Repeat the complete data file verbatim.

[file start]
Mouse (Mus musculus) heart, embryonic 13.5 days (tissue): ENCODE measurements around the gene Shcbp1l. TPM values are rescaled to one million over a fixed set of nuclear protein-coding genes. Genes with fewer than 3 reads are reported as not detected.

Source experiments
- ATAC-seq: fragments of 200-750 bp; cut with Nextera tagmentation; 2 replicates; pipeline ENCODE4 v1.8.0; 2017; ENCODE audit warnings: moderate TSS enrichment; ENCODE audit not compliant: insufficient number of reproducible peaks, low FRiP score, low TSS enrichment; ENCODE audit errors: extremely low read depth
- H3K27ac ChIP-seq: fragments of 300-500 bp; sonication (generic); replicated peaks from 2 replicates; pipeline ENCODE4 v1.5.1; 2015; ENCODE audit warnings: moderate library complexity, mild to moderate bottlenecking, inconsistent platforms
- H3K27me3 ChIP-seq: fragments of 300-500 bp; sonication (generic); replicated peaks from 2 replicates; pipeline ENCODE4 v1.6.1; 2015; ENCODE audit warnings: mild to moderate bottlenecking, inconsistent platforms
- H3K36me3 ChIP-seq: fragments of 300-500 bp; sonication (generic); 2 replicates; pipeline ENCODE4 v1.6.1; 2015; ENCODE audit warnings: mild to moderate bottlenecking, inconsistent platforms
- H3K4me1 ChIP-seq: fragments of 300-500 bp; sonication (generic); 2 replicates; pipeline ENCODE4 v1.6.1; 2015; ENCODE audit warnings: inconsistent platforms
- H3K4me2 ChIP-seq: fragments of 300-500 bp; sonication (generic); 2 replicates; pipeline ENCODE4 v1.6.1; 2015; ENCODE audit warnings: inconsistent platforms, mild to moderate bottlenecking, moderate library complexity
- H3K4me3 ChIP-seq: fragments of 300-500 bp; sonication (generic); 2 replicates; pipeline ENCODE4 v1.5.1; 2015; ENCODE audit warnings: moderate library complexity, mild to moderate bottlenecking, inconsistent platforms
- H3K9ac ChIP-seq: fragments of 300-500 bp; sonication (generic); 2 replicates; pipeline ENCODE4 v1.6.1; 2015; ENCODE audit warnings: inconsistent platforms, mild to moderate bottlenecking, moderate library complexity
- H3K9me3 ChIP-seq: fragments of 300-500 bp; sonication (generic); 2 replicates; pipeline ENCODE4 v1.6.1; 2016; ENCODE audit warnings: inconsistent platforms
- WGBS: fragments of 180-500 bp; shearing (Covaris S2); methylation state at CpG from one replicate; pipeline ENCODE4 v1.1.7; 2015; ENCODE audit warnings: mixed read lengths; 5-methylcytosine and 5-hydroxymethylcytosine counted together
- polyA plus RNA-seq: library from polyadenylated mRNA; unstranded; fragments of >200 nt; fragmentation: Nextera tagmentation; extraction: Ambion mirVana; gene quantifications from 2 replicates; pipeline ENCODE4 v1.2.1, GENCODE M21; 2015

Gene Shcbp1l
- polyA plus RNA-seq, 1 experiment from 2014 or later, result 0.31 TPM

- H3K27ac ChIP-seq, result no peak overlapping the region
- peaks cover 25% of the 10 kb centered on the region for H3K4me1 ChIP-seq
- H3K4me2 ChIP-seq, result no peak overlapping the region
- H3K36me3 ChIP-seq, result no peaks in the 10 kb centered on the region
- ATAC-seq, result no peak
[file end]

Mouse (Mus musculus) heart, embryonic 13.5 days (tissue): ENCODE measurements around the gene Shcbp1l. TPM values are rescaled to one million over a fixed set of nuclear protein-coding genes. Genes with fewer than 3 reads are reported as not detected.

Source experiments
- ATAC-seq: fragments of 200-750 bp; cut with Nextera tagmentation; 2 replicates; pipeline ENCODE4 v1.8.0; 2017; ENCODE audit warnings: moderate TSS enrichment; ENCODE audit not compliant: insufficient number of reproducible peaks, low FRiP score, low TSS enrichment; ENCODE audit errors: extremely low read depth
- H3K27ac ChIP-seq: fragments of 300-500 bp; sonication (generic); replicated peaks from 2 replicates; pipeline ENCODE4 v1.5.1; 2015; ENCODE audit warnings: moderate library complexity, mild to moderate bottlenecking, inconsistent platforms
- H3K27me3 ChIP-seq: fragments of 300-500 bp; sonication (generic); replicated peaks from 2 replicates; pipeline ENCODE4 v1.6.1; 2015; ENCODE audit warnings: mild to moderate bottlenecking, inconsistent platforms
- H3K36me3 ChIP-seq: fragments of 300-500 bp; sonication (generic); 2 replicates; pipeline ENCODE4 v1.6.1; 2015; ENCODE audit warnings: mild to moderate bottlenecking, inconsistent platforms
- H3K4me1 ChIP-seq: fragments of 300-500 bp; sonication (generic); 2 replicates; pipeline ENCODE4 v1.6.1; 2015; ENCODE audit warnings: inconsistent platforms
- H3K4me2 ChIP-seq: fragments of 300-500 bp; sonication (generic); 2 replicates; pipeline ENCODE4 v1.6.1; 2015; ENCODE audit warnings: inconsistent platforms, mild to moderate bottlenecking, moderate library complexity
- H3K4me3 ChIP-seq: fragments of 300-500 bp; sonication (generic); 2 replicates; pipeline ENCODE4 v1.5.1; 2015; ENCODE audit warnings: moderate library complexity, mild to moderate bottlenecking, inconsistent platforms
- H3K9ac ChIP-seq: fragments of 300-500 bp; sonication (generic); 2 replicates; pipeline ENCODE4 v1.6.1; 2015; ENCODE audit warnings: inconsistent platforms, mild to moderate bottlenecking, moderate library complexity
- H3K9me3 ChIP-seq: fragments of 300-500 bp; sonication (generic); 2 replicates; pipeline ENCODE4 v1.6.1; 2016; ENCODE audit warnings: inconsistent platforms
- WGBS: fragments of 180-500 bp; shearing (Covaris S2); methylation state at CpG from one replicate; pipeline ENCODE4 v1.1.7; 2015; ENCODE audit warnings: mixed read lengths; 5-methylcytosine and 5-hydroxymethylcytosine counted together
- polyA plus RNA-seq: library from polyadenylated mRNA; unstranded; fragments of >200 nt; fragmentation: Nextera tagmentation; extraction: Ambion mirVana; gene quantifications from 2 replicates; pipeline ENCODE4 v1.2.1, GENCODE M21; 2015

Gene Shcbp1l
- polyA plus RNA-seq, 1 experiment from 2014 or later, result 0.31 TPM

- H3K27ac ChIP-seq, result no peak overlapping the region
- peaks cover 25% of the 10 kb centered on the region for H3K4me1 ChIP-seq
- H3K4me2 ChIP-seq, result no peak overlapping the region
- H3K36me3 ChIP-seq, result no peaks in the 10 kb centered on the region
- ATAC-seq, result no peak